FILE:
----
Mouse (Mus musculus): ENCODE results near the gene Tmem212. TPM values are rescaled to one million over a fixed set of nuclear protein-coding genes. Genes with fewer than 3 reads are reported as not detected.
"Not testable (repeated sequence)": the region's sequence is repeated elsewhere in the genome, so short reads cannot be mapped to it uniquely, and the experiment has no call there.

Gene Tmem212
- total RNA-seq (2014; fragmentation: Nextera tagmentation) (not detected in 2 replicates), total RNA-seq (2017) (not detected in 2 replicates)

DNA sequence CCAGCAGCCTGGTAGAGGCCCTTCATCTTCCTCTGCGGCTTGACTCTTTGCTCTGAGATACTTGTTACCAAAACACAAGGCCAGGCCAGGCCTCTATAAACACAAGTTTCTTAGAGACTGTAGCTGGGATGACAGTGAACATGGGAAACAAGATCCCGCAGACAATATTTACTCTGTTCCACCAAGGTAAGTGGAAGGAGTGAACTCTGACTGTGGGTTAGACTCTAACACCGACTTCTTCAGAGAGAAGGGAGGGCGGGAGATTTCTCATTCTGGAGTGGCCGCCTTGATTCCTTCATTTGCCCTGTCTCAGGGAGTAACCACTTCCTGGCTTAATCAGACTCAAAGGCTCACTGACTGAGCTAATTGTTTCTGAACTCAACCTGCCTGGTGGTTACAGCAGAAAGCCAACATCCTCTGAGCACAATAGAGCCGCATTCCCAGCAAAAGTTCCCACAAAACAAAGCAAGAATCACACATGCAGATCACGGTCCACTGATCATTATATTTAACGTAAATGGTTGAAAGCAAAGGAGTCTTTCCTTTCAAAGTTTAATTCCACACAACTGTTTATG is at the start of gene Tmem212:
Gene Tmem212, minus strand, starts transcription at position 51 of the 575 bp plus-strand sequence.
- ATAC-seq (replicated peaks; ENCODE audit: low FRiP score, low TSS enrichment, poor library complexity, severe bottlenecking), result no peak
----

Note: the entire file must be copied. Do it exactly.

Mouse (Mus musculus): ENCODE results near the gene Tmem212. TPM values are rescaled to one million over a fixed set of nuclear protein-coding genes. Genes with fewer than 3 reads are reported as not detected.
"Not testable (repeated sequence)": the region's sequence is repeated elsewhere in the genome, so short reads cannot be mapped to it uniquely, and the experiment has no call there.

Gene Tmem212
- total RNA-seq (2014; fragmentation: Nextera tagmentation) (not detected in 2 replicates), total RNA-seq (2017) (not detected in 2 replicates)

DNA sequence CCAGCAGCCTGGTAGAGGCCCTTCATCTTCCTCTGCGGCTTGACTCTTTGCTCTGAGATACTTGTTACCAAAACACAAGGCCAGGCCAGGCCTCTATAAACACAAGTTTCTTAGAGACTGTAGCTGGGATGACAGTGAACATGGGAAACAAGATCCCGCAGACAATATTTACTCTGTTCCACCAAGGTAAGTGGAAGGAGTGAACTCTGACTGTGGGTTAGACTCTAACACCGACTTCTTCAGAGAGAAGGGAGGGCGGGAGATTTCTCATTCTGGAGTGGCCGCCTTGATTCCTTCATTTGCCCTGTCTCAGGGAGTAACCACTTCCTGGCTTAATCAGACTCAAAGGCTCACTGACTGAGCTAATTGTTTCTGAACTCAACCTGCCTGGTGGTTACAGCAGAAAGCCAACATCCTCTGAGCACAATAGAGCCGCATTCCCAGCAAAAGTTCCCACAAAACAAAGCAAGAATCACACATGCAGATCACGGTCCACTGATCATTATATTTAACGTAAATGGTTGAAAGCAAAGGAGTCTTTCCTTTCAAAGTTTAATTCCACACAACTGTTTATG is at the start of gene Tmem212:
Gene Tmem212, minus strand, starts transcription at position 51 of the 575 bp plus-strand sequence.
- ATAC-seq (replicated peaks; ENCODE audit: low FRiP score, low TSS enrichment, poor library complexity, severe bottlenecking), result no peak